More multifamily landlords are making less than their lenders

Rising interest rates trigger increase in negative leverage

National /
May.May 24, 2022 12:30 PM
Photo illustration depicting landlords being outearned by their lenders (iStock)

(iStock)

Sales of multifamily assets have been hot in the past year, but rising interest rates are now putting investors into a bind.

Negative leverage in the sector is as widespread as it was in the subprime crisis, the Wall Street Journal reported. The crisis resulted in soaring defaults on apartment-building debt.

Negative leverage occurs when the interest rate on a multifamily building’s or portfolio’s mortgage rises to the point where landlords make less money on the assets than the banks, despite carrying the higher risk.

Returns are already shrinking because the cost of buying multifamily buildings is soaring. In the first quarter, prices paid for apartment buildings were up 22.4 percent year-over-year, according to MSCI Real Assets. Investors spent a record $63 billion on apartments in the first quarter, according to CBRE.

Investors have reportedly been buying apartment buildings at a capitalization rate as low as 3.5 percent, NewPoint Real Estate Capital CEO David Brickman told the Journal. Some mortgage rates are as high as 4.5 percent, though, creating negative leverage.

Interest rates are on the rise, too. In March, the Federal Reserve raised interest rates for the first time since 2018, boosting the benchmark by a quarter of a percentage point. The Fed forecast six more interest rate hikes this year.

The negative leverage phenomenon has some drawing comparisons to the subprime fiasco of the 2000s.

“You’re seeing a lot of the same mistakes,” Nitin Chexal, CEO of Palladius Capital Management, told the Journal.

Despite the troubling trend, few expect a flood of defaults. Investors carry less debt than they did in 2008 and the stability of multifamily assets will likely remain appealing to institutional investors. Additionally, rent growth will bolster returns if it keeps trending upwards.

However, rising interest rates do figure to slow sales of multifamily properties, which totaled $3.2 billion last quarter in New York City.

“The first quarter marks a drastic change in the cost of debt and the expectation is that interest rates will continue to rise,” Ariel Property Advisors president Shimon Shkury toldThe Real Deal. “As a result, we expect momentum to continue in the second quarter as both buyers and sellers rush to complete transactions, but we also expect the second half of the year to be somewhat slower.”

[WSJ] — Holden Walter-Warner





    Related Articles

    arrow_forward_ios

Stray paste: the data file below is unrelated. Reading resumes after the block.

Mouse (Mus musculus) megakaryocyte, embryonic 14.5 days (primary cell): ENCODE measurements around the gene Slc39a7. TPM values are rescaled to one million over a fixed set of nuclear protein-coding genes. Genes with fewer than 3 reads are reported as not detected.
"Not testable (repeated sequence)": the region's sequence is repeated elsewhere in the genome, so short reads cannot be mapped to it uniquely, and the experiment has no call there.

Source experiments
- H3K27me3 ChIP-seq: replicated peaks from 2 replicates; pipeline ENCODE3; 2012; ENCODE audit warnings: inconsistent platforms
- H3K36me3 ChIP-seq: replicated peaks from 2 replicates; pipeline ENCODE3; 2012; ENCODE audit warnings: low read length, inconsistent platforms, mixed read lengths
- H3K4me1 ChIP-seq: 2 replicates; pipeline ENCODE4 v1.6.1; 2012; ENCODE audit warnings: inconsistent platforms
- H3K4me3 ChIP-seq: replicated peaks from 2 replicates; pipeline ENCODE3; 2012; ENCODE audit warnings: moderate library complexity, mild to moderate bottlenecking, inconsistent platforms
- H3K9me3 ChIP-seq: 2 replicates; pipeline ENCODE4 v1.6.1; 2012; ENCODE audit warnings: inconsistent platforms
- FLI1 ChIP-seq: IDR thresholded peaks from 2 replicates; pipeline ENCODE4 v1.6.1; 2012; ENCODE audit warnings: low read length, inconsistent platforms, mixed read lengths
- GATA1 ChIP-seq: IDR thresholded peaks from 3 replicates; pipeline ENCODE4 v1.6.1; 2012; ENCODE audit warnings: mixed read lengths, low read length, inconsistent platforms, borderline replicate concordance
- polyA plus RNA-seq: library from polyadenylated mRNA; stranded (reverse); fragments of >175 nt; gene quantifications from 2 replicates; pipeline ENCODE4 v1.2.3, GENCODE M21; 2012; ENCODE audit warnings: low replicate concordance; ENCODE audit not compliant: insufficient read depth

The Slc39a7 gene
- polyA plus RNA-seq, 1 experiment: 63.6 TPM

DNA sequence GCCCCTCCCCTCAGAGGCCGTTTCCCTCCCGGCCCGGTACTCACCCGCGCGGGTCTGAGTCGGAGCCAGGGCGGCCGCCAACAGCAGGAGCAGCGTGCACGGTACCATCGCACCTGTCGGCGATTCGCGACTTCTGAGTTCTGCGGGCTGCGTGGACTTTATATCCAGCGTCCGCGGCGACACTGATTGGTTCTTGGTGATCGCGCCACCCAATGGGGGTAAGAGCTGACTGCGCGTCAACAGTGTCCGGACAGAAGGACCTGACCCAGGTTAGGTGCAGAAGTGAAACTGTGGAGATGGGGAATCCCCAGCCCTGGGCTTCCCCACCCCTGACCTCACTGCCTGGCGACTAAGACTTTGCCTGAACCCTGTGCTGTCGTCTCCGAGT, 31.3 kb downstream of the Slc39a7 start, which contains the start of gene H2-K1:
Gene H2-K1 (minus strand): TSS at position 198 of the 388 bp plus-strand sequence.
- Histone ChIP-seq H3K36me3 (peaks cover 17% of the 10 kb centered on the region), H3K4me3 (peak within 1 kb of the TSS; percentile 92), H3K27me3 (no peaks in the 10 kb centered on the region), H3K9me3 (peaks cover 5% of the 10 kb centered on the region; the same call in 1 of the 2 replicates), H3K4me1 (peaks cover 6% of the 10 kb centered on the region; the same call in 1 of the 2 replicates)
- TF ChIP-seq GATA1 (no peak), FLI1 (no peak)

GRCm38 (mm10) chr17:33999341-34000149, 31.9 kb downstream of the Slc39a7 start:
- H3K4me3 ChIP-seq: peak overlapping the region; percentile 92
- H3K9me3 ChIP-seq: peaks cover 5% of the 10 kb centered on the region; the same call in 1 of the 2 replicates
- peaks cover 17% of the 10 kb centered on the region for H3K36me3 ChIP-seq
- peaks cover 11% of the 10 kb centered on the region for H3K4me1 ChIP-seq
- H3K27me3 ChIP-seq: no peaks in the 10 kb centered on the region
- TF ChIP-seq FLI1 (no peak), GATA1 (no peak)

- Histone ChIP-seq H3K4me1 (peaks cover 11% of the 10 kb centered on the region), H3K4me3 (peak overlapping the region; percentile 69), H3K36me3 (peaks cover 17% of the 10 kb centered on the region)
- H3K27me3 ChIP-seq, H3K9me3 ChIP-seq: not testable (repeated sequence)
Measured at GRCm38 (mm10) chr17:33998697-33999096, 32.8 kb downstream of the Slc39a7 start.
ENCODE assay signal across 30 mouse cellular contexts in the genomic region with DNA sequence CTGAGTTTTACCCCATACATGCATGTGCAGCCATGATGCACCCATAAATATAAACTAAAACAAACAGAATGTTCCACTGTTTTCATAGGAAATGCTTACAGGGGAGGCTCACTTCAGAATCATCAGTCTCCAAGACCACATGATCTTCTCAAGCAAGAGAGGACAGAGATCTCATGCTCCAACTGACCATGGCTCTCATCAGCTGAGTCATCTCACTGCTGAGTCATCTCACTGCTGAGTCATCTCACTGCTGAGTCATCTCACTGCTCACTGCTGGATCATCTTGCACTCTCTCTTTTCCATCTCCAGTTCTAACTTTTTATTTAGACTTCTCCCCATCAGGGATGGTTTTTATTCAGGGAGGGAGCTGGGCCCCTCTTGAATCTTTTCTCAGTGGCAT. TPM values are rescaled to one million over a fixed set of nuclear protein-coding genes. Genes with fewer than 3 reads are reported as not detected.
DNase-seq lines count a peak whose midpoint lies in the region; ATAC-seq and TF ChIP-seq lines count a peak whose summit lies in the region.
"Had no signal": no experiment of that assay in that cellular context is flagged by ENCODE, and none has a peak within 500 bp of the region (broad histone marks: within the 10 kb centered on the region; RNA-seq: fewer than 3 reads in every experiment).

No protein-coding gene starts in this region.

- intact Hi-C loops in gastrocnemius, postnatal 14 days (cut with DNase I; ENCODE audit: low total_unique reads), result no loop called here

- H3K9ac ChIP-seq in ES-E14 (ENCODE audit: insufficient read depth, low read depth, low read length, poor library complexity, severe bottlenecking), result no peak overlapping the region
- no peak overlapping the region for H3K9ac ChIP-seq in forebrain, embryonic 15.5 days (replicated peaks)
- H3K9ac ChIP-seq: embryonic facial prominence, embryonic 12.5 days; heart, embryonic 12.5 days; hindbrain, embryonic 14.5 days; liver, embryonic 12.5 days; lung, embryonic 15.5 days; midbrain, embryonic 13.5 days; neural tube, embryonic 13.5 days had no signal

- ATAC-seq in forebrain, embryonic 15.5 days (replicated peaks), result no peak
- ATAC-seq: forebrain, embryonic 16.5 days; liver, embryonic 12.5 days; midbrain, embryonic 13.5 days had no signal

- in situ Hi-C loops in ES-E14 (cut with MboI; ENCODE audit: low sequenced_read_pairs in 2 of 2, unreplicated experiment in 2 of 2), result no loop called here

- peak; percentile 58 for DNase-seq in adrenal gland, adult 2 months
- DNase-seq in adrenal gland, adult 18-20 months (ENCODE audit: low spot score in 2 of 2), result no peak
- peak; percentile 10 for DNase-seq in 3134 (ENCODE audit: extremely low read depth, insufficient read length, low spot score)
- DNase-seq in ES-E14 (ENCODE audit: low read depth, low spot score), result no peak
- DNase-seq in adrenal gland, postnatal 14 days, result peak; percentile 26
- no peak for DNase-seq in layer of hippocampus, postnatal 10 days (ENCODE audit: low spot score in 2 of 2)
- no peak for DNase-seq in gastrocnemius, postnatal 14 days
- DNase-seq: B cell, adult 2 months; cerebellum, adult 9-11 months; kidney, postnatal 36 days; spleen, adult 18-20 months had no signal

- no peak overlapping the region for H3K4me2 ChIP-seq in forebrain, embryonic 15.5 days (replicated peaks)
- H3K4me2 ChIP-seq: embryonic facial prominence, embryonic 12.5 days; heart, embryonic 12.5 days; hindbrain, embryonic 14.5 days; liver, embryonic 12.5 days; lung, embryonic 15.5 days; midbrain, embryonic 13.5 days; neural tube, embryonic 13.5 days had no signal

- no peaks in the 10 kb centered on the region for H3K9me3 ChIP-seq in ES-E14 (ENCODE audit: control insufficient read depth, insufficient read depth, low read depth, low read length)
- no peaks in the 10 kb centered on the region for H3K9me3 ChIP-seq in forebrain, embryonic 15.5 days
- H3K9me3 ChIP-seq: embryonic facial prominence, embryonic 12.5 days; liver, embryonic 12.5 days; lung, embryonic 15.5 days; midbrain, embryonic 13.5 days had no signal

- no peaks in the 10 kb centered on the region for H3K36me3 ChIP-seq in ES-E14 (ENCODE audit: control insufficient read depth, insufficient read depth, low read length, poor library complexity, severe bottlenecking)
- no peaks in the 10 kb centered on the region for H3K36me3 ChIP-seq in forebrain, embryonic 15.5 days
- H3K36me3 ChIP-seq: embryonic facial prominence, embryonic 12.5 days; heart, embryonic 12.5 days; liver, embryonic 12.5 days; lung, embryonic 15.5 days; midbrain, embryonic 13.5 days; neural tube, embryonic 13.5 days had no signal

Clockwise from top left: 162 West 13th Street, 325 Avenue Y in Brooklyn, 1281 Viele Avenue in the Bronx (Credit: Google Maps)
    Here’s what the $10M-$30M NYC investment sales market looked like last week
    Here’s what the $10M-$30M NYC investment sales market looked like last week
    Real Capital Analytics data showed that New York’s multifamily market had a very slow July. (Credit: iStock)
    New NYC rent law “beginning to shut down investment”
    New NYC rent law “beginning to shut down investment”
    Numbers were down across the board (Credit: iStock)
    New York’s multifamily market had its slowest first half of the year since 2011
    New York’s multifamily market had its slowest first half of the year since 2011
    Kohl's CEO Michell Glass (Kohl's, iStock)
    Kohl’s looking to cash in on $8B real estate portfolio
    Kohl’s looking to cash in on $8B real estate portfolio
    Sackman Enterprises president Carter Sackman and 15-19 West 96th Street (Sackman Enterprises, Google Maps, iStock)
    Fed up Chabad sues Sackman over unfinished condo
    Fed up Chabad sues Sackman over unfinished condo
    A photo illustration of Times Square (iStock)
    Retail asking rents show signs of recovery
    Retail asking rents show signs of recovery
    SL Green's Harrison Sitomer and 450 Park Avenue (SL Green, Taconic Partners)
    SL Green closes on Park Avenue office tower
    SL Green closes on Park Avenue office tower
    240 Sullivan Street and Sky Management’s Jonathan Ohebshalom (Sky Management, Google Maps, iStock)
    Sky buys Greenwich Village mixed-use building in quiet week for i-sales
    Sky buys Greenwich Village mixed-use building in quiet week for i-sales
    arrow_forward_ios

    The Deal's newsletters give you the latest scoops, fresh headlines, marketing data, and things to know within the industry.

    Loading...